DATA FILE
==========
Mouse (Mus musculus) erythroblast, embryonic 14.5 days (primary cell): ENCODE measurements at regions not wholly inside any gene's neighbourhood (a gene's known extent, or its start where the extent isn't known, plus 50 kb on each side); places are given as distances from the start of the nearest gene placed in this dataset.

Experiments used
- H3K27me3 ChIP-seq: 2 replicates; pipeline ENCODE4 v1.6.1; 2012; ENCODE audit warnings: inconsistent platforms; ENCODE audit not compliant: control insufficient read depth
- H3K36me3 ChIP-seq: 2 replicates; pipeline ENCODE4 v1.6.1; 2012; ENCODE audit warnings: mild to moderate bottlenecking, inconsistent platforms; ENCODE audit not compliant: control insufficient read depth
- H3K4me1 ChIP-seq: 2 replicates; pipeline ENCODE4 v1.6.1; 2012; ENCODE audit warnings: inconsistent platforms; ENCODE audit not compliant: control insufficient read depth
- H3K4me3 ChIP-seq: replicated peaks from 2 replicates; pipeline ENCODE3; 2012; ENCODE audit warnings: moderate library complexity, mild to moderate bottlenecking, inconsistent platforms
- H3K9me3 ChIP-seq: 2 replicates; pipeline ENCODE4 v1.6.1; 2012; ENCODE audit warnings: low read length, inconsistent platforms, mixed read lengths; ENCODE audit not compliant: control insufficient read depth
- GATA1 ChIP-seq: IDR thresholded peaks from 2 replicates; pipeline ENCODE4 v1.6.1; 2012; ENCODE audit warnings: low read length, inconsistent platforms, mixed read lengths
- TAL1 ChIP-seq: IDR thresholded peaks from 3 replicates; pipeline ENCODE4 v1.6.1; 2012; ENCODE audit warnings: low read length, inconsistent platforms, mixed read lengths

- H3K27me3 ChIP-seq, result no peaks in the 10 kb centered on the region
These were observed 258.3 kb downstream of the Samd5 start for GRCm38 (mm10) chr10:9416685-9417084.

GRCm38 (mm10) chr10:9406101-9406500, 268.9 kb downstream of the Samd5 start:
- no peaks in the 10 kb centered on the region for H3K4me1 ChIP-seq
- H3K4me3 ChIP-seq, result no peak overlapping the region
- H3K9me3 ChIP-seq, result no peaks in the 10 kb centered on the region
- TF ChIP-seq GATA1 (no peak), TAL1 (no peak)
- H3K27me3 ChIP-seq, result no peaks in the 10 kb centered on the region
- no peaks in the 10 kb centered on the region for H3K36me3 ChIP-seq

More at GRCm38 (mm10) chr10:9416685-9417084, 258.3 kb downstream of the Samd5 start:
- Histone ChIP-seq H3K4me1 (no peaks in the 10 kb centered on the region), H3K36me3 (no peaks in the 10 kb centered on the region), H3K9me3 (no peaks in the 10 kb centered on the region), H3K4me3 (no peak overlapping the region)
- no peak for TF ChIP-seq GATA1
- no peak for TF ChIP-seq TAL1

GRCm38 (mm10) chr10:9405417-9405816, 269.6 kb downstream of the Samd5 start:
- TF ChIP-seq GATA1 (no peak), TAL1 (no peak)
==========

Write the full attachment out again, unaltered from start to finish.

Mouse (Mus musculus) erythroblast, embryonic 14.5 days (primary cell): ENCODE measurements at regions not wholly inside any gene's neighbourhood (a gene's known extent, or its start where the extent isn't known, plus 50 kb on each side); places are given as distances from the start of the nearest gene placed in this dataset.

Experiments used
- H3K27me3 ChIP-seq: 2 replicates; pipeline ENCODE4 v1.6.1; 2012; ENCODE audit warnings: inconsistent platforms; ENCODE audit not compliant: control insufficient read depth
- H3K36me3 ChIP-seq: 2 replicates; pipeline ENCODE4 v1.6.1; 2012; ENCODE audit warnings: mild to moderate bottlenecking, inconsistent platforms; ENCODE audit not compliant: control insufficient read depth
- H3K4me1 ChIP-seq: 2 replicates; pipeline ENCODE4 v1.6.1; 2012; ENCODE audit warnings: inconsistent platforms; ENCODE audit not compliant: control insufficient read depth
- H3K4me3 ChIP-seq: replicated peaks from 2 replicates; pipeline ENCODE3; 2012; ENCODE audit warnings: moderate library complexity, mild to moderate bottlenecking, inconsistent platforms
- H3K9me3 ChIP-seq: 2 replicates; pipeline ENCODE4 v1.6.1; 2012; ENCODE audit warnings: low read length, inconsistent platforms, mixed read lengths; ENCODE audit not compliant: control insufficient read depth
- GATA1 ChIP-seq: IDR thresholded peaks from 2 replicates; pipeline ENCODE4 v1.6.1; 2012; ENCODE audit warnings: low read length, inconsistent platforms, mixed read lengths
- TAL1 ChIP-seq: IDR thresholded peaks from 3 replicates; pipeline ENCODE4 v1.6.1; 2012; ENCODE audit warnings: low read length, inconsistent platforms, mixed read lengths

- H3K27me3 ChIP-seq, result no peaks in the 10 kb centered on the region
These were observed 258.3 kb downstream of the Samd5 start for GRCm38 (mm10) chr10:9416685-9417084.

GRCm38 (mm10) chr10:9406101-9406500, 268.9 kb downstream of the Samd5 start:
- no peaks in the 10 kb centered on the region for H3K4me1 ChIP-seq
- H3K4me3 ChIP-seq, result no peak overlapping the region
- H3K9me3 ChIP-seq, result no peaks in the 10 kb centered on the region
- TF ChIP-seq GATA1 (no peak), TAL1 (no peak)
- H3K27me3 ChIP-seq, result no peaks in the 10 kb centered on the region
- no peaks in the 10 kb centered on the region for H3K36me3 ChIP-seq

More at GRCm38 (mm10) chr10:9416685-9417084, 258.3 kb downstream of the Samd5 start:
- Histone ChIP-seq H3K4me1 (no peaks in the 10 kb centered on the region), H3K36me3 (no peaks in the 10 kb centered on the region), H3K9me3 (no peaks in the 10 kb centered on the region), H3K4me3 (no peak overlapping the region)
- no peak for TF ChIP-seq GATA1
- no peak for TF ChIP-seq TAL1

GRCm38 (mm10) chr10:9405417-9405816, 269.6 kb downstream of the Samd5 start:
- TF ChIP-seq GATA1 (no peak), TAL1 (no peak)